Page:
Another issue with changes in voting technology we have to consider is whether voters have an equal opportunity to have their votes counted. Punch card systems, as we've seen, can result in ballots not being thoroughly punched, and also permit voters to spoil their ballots by mistakenly casting more than one vote in a race. When overvoting occurs, the votes are thrown out. On the other hand, computerized voting and optical vote scanning systems do preclude voters from spoiling their ballots by overvoting. Computerized systems are designed to prevent a voter from casting more than one vote per contest, while optical scanning systems read a voter's ballot on the spot and, if overvoting occurs the spoiled ballot is discarded and the voter is given a new ballot. To use a mix of systems in a jurisdiction creates an unfair situation where voters using the less sophisticated technology stand a better chance of having their votes thrown out.
Another factor complicating this presidential election is the closeness of the race; neither Bush nor Gore received a majority vote, and we essentially have a tie. The electoral process is structured to favor the two-party system, but voter registration trends show that an increasing number of voters are choosing to be independent or join a third party rather than affiliate with either the Democrats or Republicans. In 1970, only one in twenty California voters registered as independents or with minor parties; today, it's one in five.
A run-off process between the two top vote-getters seems the most fair way to pick a winner and make sure that whoever leads can do so knowing they have a clear majority of voters' support. We have runoffs for nonpartisan offices like mayor, and groups like the Center for Voting and Democracy (http://www.fairvote.org) have long advocated an instant run-off process that would allow voters to cast their first and second choices on Election Day. In light of the closeness of this election it's time that such reforms are given serious consideration. I am not suggesting that the president should be elected by a majority of the popular vote nationwide, but rather that electoral college votes only be awarded to a candidate once a majority of voters in a state have voiced their support.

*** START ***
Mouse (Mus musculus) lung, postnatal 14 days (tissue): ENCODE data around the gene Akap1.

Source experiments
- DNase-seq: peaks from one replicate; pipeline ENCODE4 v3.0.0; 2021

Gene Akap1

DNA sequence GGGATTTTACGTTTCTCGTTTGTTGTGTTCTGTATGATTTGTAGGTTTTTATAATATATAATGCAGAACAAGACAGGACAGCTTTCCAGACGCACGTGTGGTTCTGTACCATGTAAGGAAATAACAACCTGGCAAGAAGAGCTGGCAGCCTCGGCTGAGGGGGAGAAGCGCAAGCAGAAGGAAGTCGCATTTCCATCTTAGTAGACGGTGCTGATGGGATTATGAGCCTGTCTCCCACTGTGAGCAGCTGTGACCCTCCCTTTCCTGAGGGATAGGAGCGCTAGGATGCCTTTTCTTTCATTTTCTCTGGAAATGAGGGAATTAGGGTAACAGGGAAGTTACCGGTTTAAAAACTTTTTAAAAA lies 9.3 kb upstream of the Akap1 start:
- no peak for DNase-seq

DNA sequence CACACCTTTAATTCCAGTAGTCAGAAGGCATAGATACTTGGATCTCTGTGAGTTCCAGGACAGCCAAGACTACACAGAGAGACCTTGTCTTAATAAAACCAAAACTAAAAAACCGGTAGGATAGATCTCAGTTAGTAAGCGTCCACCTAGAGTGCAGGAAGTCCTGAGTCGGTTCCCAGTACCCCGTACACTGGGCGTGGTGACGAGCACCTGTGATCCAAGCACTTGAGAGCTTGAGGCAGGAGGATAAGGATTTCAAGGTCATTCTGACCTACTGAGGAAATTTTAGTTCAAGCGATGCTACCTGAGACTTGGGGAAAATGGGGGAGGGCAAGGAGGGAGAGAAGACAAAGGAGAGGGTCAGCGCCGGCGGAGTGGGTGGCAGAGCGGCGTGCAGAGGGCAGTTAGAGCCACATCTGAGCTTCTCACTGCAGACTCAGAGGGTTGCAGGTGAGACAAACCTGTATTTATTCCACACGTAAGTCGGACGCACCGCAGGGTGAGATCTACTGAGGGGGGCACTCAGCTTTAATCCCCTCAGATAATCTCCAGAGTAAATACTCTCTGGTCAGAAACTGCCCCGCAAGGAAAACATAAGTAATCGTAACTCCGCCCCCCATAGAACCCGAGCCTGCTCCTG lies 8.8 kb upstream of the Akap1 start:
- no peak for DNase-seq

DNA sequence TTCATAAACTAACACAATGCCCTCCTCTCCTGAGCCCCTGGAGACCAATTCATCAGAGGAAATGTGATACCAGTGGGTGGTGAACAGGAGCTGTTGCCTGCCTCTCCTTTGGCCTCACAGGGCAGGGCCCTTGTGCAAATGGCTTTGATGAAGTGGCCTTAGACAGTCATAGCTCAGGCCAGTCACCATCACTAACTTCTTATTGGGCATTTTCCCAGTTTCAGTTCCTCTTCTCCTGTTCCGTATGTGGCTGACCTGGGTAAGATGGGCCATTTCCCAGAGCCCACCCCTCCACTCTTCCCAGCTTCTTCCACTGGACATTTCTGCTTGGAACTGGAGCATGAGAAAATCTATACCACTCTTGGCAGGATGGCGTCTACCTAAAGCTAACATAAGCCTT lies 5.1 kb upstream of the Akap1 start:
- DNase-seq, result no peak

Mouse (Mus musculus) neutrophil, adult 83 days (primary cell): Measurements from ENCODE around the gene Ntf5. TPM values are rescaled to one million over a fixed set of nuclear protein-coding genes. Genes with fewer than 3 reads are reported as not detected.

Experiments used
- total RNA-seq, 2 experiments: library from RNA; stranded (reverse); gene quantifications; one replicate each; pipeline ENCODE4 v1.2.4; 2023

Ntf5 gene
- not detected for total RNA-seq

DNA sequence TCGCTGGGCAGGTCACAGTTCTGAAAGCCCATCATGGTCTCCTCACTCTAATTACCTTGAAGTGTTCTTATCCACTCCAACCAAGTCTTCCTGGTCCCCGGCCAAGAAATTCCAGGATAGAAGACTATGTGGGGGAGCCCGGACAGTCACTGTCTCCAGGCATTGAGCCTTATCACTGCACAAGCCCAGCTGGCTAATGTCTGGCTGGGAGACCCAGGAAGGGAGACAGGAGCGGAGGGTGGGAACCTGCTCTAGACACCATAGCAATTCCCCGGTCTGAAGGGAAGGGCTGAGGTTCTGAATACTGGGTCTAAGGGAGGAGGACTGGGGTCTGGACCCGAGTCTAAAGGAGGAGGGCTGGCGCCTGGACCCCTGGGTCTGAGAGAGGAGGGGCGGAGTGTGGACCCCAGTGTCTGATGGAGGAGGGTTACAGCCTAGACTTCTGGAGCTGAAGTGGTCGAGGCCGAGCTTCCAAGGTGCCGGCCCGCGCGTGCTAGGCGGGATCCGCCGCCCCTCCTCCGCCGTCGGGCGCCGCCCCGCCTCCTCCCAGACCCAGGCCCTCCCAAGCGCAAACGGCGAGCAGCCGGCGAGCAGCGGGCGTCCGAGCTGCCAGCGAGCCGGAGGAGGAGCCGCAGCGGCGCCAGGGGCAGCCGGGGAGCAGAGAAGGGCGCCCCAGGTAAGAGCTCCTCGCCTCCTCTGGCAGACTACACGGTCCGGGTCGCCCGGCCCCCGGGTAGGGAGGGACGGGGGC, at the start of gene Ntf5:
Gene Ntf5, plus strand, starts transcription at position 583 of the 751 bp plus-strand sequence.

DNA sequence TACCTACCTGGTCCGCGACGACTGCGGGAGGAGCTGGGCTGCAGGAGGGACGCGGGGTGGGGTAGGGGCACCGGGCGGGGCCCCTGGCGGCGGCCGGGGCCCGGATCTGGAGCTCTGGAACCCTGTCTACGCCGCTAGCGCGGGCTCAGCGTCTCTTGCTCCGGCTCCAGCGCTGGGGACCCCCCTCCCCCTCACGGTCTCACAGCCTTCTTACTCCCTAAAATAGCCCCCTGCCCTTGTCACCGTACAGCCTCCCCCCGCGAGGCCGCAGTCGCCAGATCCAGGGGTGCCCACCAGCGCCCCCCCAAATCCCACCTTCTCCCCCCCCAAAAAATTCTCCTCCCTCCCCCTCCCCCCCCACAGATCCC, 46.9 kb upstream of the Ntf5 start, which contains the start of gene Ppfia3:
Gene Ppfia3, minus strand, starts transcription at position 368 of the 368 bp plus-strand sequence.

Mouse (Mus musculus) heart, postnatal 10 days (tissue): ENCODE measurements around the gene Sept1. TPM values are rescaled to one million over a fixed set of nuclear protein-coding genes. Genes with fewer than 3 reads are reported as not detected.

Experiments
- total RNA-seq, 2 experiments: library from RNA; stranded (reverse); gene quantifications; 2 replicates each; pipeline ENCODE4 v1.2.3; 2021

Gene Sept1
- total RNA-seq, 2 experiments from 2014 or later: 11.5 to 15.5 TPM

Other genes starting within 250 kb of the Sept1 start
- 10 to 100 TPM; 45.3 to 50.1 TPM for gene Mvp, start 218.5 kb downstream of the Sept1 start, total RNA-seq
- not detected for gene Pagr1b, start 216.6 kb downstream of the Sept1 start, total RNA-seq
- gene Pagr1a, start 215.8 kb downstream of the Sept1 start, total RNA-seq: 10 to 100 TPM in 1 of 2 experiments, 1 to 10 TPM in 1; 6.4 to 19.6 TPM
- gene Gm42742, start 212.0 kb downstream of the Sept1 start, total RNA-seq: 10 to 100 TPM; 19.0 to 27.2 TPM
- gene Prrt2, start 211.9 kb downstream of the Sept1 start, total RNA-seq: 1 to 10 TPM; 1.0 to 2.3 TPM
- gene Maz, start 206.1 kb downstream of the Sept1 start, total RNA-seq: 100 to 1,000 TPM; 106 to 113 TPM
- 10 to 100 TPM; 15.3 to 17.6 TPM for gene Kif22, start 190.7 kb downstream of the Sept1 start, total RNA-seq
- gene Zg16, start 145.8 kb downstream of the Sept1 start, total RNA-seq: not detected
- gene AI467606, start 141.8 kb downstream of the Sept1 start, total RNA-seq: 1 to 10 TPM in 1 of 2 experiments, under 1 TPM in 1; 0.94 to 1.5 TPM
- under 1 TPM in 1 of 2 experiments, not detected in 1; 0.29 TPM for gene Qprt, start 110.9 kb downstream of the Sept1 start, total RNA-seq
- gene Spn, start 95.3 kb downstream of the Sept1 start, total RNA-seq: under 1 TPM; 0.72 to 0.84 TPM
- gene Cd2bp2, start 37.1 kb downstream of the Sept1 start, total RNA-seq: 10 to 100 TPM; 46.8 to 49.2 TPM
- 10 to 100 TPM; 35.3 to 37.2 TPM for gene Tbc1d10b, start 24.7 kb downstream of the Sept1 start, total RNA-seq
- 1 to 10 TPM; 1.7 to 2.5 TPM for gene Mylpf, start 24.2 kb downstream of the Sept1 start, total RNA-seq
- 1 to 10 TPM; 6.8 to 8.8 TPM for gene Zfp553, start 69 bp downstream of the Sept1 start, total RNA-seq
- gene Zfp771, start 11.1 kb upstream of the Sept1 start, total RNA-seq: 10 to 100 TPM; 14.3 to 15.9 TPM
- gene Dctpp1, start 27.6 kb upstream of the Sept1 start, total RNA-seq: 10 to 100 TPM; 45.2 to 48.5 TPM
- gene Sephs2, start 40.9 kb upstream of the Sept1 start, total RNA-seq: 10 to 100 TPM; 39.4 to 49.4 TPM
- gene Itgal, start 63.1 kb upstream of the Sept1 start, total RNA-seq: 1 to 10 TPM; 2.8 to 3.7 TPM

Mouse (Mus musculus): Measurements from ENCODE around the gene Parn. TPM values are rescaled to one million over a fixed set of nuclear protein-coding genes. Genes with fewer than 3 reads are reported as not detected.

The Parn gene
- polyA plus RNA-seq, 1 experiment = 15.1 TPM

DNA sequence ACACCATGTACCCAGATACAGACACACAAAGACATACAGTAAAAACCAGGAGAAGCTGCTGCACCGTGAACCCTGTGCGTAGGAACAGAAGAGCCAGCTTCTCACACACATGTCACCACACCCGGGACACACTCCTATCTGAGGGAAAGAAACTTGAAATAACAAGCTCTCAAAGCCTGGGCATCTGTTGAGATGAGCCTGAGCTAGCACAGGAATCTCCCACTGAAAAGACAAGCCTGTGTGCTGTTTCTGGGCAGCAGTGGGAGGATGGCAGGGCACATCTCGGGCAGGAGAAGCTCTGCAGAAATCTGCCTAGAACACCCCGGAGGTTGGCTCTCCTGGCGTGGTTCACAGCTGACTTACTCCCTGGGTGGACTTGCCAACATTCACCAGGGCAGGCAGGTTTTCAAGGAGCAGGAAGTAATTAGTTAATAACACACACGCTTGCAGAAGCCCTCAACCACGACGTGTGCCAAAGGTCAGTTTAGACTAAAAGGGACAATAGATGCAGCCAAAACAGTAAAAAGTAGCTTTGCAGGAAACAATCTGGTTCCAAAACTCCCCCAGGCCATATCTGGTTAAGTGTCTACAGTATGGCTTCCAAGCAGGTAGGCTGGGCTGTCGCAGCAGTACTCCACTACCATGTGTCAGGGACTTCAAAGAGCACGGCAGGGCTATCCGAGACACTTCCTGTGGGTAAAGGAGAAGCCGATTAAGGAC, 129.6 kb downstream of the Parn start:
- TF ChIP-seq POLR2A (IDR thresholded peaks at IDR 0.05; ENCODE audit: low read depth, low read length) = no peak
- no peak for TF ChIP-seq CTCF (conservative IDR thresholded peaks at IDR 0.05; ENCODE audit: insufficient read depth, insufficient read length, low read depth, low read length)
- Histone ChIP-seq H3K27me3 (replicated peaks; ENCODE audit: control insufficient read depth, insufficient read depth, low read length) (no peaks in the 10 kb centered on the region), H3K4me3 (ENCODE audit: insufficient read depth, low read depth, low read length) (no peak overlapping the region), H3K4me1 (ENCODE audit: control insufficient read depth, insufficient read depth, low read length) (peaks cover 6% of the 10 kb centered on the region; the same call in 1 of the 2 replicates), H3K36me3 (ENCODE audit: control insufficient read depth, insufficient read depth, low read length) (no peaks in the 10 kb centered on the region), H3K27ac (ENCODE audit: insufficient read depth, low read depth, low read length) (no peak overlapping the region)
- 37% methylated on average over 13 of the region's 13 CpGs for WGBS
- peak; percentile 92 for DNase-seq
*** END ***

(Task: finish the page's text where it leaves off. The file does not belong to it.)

Another thing we need to come to terms with is that most election agencies do not have the staff or financial resources needed to institute new voting systems. If we are going to get serious about vote counting problems and voting interface issues it will take talent, money, patience, and public support for election officials before any widespread improvements can be made. Better public education and outreach about the election process and how to properly cast a ballot would also help reduce confusion and ensure that every person's vote truly does count. We need our state and federal lawmakers to dedicate the time, commitment and resources needed to make meaningful technological and educational improvements to our electoral process.
As confusing and frustrating as the situation is right now, I nonetheless take heart in the fact that people are speaking out about the voting process and raising important questions that need to be addressed.
As always, your thoughts and feedback are welcome.
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This page was first published on November 15, 2000 | Last updated on November 15, 2000